Don Noble
1:05 pm
Mon April 24, 2006

Sideshow

Even though many of these ten stories originally appeared in very fine journals such as The Southern Review and Carolina Quarterly, there has been a little buzz about how Sidney Thompson of Fairhope, Alabama, was having trouble publishing them as a collection. These are good stories, but they are also odd and disquieting stories.

Even though many of these ten stories originally appeared in very fine journals such as The Southern Review and Carolina Quarterly, there has been a little buzz about how Sidney Thompson of Fairhope, Alabama, was having trouble publishing them as a collection. These are good stories, but they are also odd and disquieting stories.

The volume's title gives a good clue. What one sees in a sideshow are freaks, and the first story, "The Man Who Never Dies," takes place largely at the Mid South Fair, in Memphis, where there are indeed an "Alligator Woman, the World's Smallest Horse, the World's Largest Midget, the Two-Headed Pig, and finally, The Man Who Never Dies." Although the setting involves sideshow freaks, the story itself is not so odd.

A young man, married and with a daughter, must reconcile himself with his dying father, a man who played football for Ole Miss against Bear Bryant in the Liberty Bowl in 1961, and talked about it obsessively for the rest of his life.

No, the problem is not the freaks in the sideshow. The problem here is the freaks everywhere else, in almost all the other stories. The Georgia novelist Harry Crews, himself an expert on freaks, says in Blood and Grits that we are all freaks, all have a "psychological, sexual, or even spiritual abnormality," but we can hide it from the world. If you are less than three feet tall, or a lady with a beard, you can't.

Sidney Thompson is, after all, operating in the tradition of the Southern Gothic--Faulkner has the idiot Benjy Compson, Flannery O'Connor has her one-armed men, there are dwarves in Carson McCullers and Negro albinos in Erskine Caldwell. Southern literature is famous for its freaks, but we prefer them at a chronological distance.

In Thompson's story "The Aristotelian," one character is a 750-pound-man who is eating himself to death. He and his wife are lining up another man to take his place as husband and glutton.

In "The Voyeur," a teenager, Bruce, is sexually obsessed with his mother and spies on her from behind bushes in the yard and even from the branches of a tree as mom is carrying on, adulterously, in her bedroom. It's not pretty to contemplate, but is more subtle than Ernest in "Ernest the Bicyclist," who is 24 years old, a sadist, and does actually sleep with his mentally retarded mother.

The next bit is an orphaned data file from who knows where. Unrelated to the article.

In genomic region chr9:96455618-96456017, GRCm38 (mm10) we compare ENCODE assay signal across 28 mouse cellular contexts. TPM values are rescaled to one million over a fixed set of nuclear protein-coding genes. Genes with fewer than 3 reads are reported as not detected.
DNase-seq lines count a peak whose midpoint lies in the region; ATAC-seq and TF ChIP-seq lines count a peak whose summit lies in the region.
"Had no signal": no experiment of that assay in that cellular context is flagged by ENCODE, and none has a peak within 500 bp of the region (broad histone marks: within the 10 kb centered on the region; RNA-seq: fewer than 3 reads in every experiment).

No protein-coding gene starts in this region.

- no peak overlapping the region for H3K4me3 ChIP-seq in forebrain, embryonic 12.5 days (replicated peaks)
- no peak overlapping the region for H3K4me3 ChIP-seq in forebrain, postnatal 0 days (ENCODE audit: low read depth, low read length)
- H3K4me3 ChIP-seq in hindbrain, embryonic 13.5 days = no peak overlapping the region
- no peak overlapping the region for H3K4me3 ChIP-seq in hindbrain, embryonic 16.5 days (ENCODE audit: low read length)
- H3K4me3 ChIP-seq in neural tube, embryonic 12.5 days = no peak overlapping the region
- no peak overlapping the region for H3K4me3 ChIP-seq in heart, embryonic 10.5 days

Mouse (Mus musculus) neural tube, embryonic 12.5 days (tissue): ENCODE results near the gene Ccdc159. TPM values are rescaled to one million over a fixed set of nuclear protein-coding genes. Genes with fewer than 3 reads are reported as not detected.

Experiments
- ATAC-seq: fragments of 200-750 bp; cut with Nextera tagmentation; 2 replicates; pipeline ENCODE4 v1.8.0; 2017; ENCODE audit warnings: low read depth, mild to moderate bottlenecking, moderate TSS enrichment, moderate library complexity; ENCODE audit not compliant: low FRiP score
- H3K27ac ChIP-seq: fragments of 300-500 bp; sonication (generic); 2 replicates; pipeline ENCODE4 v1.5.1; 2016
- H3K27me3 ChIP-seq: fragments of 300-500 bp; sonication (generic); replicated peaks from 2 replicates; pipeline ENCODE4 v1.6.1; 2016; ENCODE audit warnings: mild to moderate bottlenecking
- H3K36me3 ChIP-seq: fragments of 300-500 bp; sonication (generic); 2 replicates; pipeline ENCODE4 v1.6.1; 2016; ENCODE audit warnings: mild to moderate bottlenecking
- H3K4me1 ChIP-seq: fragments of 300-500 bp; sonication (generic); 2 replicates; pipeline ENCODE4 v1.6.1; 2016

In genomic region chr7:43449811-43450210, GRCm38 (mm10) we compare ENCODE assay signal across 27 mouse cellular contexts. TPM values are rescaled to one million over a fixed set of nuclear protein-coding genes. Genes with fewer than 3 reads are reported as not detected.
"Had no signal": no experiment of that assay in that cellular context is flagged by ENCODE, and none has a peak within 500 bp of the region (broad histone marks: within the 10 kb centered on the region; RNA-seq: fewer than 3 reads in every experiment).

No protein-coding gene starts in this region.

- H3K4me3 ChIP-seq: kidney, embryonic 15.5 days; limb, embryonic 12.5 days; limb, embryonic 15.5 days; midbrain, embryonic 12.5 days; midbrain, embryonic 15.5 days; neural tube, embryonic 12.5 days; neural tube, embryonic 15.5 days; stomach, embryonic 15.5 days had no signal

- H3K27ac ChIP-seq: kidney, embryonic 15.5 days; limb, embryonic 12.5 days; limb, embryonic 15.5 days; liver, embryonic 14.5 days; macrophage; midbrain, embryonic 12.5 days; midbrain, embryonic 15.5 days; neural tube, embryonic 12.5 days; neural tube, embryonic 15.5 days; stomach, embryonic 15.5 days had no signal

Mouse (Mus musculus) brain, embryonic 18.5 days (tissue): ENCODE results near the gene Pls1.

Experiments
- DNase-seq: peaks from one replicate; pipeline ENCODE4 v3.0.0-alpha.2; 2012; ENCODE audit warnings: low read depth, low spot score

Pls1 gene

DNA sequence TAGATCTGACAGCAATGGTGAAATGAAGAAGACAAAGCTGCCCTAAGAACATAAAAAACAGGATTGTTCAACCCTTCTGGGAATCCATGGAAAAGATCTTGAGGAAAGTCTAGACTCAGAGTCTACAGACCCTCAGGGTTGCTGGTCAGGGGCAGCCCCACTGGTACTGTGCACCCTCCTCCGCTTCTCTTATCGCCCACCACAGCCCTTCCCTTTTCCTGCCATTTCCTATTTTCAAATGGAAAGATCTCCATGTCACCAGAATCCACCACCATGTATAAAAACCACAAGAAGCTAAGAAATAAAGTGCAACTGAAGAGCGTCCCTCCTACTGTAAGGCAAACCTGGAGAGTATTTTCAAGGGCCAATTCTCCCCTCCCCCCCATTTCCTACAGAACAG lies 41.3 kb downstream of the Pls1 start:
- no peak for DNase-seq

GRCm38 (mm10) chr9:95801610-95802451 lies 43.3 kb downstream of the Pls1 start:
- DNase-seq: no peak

In "The Gatherers," an odd young woman, Lilian, gets into a tense, possibly dangerous, confrontation with a pair of rednecks over possession of some roadkill. She wants to bury it. They want to eat it.

A chilling but very fine story is "The Romanticist and the Classicist," in which a father and son kill a neighbor, rationally, in freezing cold blood, quoting Shakespeare, Milton, Sophocles, and Nietzsche as they go.

Sidney Thompson, like Harry Crews, seems alive to the oddness in the world around us, and writes of it frighteningly well. The real problem is whether this will gain him a wide readership. In 1922 in Paris, Ernest Hemingway showed Gertrude Stein his story of a rough seduction on a wooden dock in "Up in Michigan." Stein responded, "It's good . . . . That's not the question at all. But it is inaccrochable. That means it is like a picture that a painter paints and then he cannot hang it."

Stein also thought Joyce's Ulysses was unhangable, and "Up in Michigan" has been printed, reprinted, and anthologized a hundred times. So, tastes do change, and loads of movie fans enjoy Reservoir Dogs and Pulp Fiction. But when you read Sideshow, be warned. There are some cruel, cold, bent characters in these stories. As there are, of course, on the evening news.

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